Joseph Schwartz -- SVB Leerink -- Analyst

Great, thank you.

Operator

The next question comes from the line of Ying Huang from Bank of America Merrill Lynch; your line is now open.

Aspen Mori -- Bank of America Merrill Lynch -- Analyst

Hey, guys, it's Aspen on for Ying, thanks for taking our questions. So, first for Valrox, can you remind us the FDA requirements on the accelerated filings, specifically what saturate were looking for with which assay? And then on the Vosoritide, can you talk at all about how the Phase 2 patients are doing beyond the 42 months? Are you still seeing durable effect on AGB? Thank you.

Henry Fuchs -- President, Worldwide Research & Development

So, what factoring level, which assay. So, chromogenic substrate assay, non-hemophiliac range above 40 IU per deciliter. What we haven't specified is the statistical test in what numerator, what denominator, but we have good clear-eyed discretion with the FDA about that, and as we said at J.P. Morgan earlier, we have already enrolled the sufficient denominator and now we're waiting for the data to mature before talking about it with the FDA as to its file ability. As far as --

Jean-Jacques Bienaime -- Chairman and Chief Executive Officer

The timeframe is 6 to 12 months?

Henry Fuchs -- President, Worldwide Research & Development

Measured as early as 23 to 26 weeks and taking no longer than 52 weeks to gather all of the data that's pertinent to that accelerated approval filing package. We just reported the 42-month data two months ago, three months ago, so, I would say don't look for another update from us until maybe a year from now roughly. And the key catalyst that's happening between now and then anyway is the pivotal 301 randomized, double-blind clinical trial.

I think we've very convincingly established that the effective sorta durable adds up, now we just have to finish our pivotal trial in the other three prongs of our program.

Aspen Mori -- Bank of America Merrill Lynch -- Analyst

Thanks.

Operator

The next question comes from the line of Robyn Karnauskas from Citi; your line is now open.

Traci McCarty -- Vice President of Investor Relations

Maybe go to the next, operator?

Operator

Your line is now open.

Traci McCarty -- Vice President of Investor Relations

Operator, maybe we'll go to the next caller? Thank you.

Operator

The next question comes from the line of Tim Lugo from William Blair; your line is now open.

Tim Lugo -- William Blair Company -- Analyst

Thanks for the question. For the Phase 2 of Vosoritide infant and young children study, what is the growth you're seeing for that three-month baseline run in and how does that compare versus what you noted in the older patients and may be natural history and what normal healthies look like?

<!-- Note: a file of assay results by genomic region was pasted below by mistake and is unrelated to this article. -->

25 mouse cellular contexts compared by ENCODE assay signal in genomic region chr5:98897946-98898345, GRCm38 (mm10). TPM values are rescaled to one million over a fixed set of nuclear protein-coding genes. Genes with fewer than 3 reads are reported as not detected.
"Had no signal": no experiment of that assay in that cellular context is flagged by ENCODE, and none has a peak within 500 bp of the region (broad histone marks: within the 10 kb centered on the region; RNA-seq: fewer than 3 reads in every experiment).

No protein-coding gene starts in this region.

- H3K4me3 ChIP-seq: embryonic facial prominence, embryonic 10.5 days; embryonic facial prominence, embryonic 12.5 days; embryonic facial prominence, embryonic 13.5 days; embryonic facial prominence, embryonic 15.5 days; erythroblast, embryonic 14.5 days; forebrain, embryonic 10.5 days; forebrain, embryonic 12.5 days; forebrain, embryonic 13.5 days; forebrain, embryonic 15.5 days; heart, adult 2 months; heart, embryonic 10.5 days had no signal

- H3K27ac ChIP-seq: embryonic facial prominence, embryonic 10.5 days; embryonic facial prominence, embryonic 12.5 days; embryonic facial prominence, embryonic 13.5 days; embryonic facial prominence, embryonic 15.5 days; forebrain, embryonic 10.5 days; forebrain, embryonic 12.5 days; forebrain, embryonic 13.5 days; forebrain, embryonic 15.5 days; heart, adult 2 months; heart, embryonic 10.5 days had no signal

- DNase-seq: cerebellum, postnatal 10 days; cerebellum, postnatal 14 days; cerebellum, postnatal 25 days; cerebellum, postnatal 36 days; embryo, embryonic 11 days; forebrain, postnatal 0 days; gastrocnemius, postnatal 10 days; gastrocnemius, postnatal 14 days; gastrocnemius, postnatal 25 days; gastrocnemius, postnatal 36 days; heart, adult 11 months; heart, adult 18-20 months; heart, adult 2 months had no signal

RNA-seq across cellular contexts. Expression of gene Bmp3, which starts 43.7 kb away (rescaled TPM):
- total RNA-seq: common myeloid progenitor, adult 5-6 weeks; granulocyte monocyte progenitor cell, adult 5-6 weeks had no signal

Henry Fuchs -- President, Worldwide Research & Development

Yeah, there was a slide I think the agency showed it at the AMCOM that's from a Julie Hoover Fong study published in 2008 which looked at AGV and achondroplasia as a function of age and over the first two to three or four years of life, AGV drops dramatically before stabilizing from about your age five to the prepubescent at about 5 cm per year, or 4 cm per year I should say. So, when you ask what's the expected growth rate for the under-five population, it very much depends on whether you're talking about a four-year-old or three-year-old or two-year-old and the range can be as much as for example 8 cm off the top of my head, I want to say that the average growth velocity for four-year-old, but for a one-year-old might be expected to grow more.

Off the top of my head, I don't know what number. So, there's a very steep decline in the AGV untreated natural history population. And that's a big part of why people are so interested in treating patients from an earlier time point. I mean that's when most of the disproportionality sets in, and that's when most of the loss of stature happens.

Tim Lugo -- William Blair Company -- Analyst

So, as a follow-up, are you just going to match against that natural history kind of on a per patient basis or are you looking for some sort of average like you mentioned for the 4 cm versus 6 cm of average children with achondroplasia in the past?

Henry Fuchs -- President, Worldwide Research & Development

Well, healthy over the five-year-old study and the under five-year-old studies were placebo-controlled for a year. So, there won't be any need for matching for the year long. Where matching could be relevant is what it all add up to in terms of cumulative height gain compared to an untreated population. That's where our ongoing natural history study will be very important where we can match patients by say tenor stage, gender, baseline age, baseline parental height and where one group is no Vosoritide treatment, and the other has got say for or five years of Vosoritide treatment. That's how we can get to the what did it all add up to a portion of the discussion.